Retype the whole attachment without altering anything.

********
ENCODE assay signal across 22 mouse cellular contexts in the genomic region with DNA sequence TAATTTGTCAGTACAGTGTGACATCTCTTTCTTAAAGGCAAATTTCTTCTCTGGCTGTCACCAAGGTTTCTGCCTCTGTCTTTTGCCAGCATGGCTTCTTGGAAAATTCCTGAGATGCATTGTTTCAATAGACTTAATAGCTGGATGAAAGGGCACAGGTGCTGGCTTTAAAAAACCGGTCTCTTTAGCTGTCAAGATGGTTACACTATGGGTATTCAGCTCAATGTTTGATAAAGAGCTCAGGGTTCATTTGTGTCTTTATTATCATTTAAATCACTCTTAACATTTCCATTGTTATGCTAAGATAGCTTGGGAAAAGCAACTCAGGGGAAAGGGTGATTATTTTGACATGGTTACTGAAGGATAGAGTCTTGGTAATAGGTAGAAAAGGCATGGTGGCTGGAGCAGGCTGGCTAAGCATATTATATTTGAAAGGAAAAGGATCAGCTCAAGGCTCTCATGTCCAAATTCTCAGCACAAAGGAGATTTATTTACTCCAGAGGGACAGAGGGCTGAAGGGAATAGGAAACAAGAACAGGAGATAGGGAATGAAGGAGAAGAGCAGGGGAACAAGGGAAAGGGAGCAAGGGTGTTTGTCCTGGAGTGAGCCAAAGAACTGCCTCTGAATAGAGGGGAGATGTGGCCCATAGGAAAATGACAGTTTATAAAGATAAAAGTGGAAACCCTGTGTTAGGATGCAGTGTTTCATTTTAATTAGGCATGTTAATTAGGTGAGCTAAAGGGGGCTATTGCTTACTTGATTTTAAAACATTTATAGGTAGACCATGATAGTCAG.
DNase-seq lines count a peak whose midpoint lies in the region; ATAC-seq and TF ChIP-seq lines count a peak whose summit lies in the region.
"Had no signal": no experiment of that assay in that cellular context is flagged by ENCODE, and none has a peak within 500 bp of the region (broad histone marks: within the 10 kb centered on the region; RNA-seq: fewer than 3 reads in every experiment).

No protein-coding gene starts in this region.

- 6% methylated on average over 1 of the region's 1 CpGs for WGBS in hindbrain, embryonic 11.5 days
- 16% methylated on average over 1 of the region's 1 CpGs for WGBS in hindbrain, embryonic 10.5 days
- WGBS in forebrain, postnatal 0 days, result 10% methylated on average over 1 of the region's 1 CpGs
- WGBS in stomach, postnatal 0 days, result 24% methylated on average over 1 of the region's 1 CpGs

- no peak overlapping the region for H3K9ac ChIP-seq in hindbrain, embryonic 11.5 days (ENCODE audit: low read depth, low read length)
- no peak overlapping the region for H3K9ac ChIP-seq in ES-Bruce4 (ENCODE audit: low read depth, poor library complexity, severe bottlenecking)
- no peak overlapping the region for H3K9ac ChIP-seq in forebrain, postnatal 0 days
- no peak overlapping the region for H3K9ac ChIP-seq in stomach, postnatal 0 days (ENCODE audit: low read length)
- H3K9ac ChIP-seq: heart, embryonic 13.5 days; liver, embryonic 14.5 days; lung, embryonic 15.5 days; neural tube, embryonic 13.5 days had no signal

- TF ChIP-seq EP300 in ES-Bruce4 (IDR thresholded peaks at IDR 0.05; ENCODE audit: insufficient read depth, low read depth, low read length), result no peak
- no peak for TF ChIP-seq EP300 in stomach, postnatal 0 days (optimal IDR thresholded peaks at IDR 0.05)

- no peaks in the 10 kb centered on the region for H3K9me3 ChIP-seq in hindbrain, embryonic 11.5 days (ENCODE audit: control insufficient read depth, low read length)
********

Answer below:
ENCODE assay signal across 22 mouse cellular contexts in the genomic region with DNA sequence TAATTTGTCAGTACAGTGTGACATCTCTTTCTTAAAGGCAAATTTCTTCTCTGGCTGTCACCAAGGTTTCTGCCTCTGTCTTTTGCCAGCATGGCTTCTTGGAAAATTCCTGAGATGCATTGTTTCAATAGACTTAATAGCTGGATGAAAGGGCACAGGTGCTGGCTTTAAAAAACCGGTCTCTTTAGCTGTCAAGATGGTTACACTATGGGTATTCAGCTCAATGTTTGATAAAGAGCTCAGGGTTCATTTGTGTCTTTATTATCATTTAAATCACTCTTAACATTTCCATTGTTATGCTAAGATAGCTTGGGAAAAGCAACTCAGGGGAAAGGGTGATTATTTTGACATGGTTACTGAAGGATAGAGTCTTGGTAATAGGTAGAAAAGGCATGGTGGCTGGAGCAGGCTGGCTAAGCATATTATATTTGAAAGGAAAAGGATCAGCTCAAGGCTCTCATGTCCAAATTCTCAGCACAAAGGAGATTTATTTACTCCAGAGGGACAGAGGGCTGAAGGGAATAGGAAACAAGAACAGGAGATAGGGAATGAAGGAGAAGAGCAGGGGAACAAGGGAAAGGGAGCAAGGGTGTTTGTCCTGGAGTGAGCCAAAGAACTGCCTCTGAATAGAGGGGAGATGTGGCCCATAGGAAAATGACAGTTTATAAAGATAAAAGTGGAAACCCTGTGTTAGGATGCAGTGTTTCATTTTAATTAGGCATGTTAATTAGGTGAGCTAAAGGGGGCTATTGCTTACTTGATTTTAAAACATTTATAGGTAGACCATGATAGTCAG.
DNase-seq lines count a peak whose midpoint lies in the region; ATAC-seq and TF ChIP-seq lines count a peak whose summit lies in the region.
"Had no signal": no experiment of that assay in that cellular context is flagged by ENCODE, and none has a peak within 500 bp of the region (broad histone marks: within the 10 kb centered on the region; RNA-seq: fewer than 3 reads in every experiment).

No protein-coding gene starts in this region.

- 6% methylated on average over 1 of the region's 1 CpGs for WGBS in hindbrain, embryonic 11.5 days
- 16% methylated on average over 1 of the region's 1 CpGs for WGBS in hindbrain, embryonic 10.5 days
- WGBS in forebrain, postnatal 0 days, result 10% methylated on average over 1 of the region's 1 CpGs
- WGBS in stomach, postnatal 0 days, result 24% methylated on average over 1 of the region's 1 CpGs

- no peak overlapping the region for H3K9ac ChIP-seq in hindbrain, embryonic 11.5 days (ENCODE audit: low read depth, low read length)
- no peak overlapping the region for H3K9ac ChIP-seq in ES-Bruce4 (ENCODE audit: low read depth, poor library complexity, severe bottlenecking)
- no peak overlapping the region for H3K9ac ChIP-seq in forebrain, postnatal 0 days
- no peak overlapping the region for H3K9ac ChIP-seq in stomach, postnatal 0 days (ENCODE audit: low read length)
- H3K9ac ChIP-seq: heart, embryonic 13.5 days; liver, embryonic 14.5 days; lung, embryonic 15.5 days; neural tube, embryonic 13.5 days had no signal

- TF ChIP-seq EP300 in ES-Bruce4 (IDR thresholded peaks at IDR 0.05; ENCODE audit: insufficient read depth, low read depth, low read length), result no peak
- no peak for TF ChIP-seq EP300 in stomach, postnatal 0 days (optimal IDR thresholded peaks at IDR 0.05)

- no peaks in the 10 kb centered on the region for H3K9me3 ChIP-seq in hindbrain, embryonic 11.5 days (ENCODE audit: control insufficient read depth, low read length)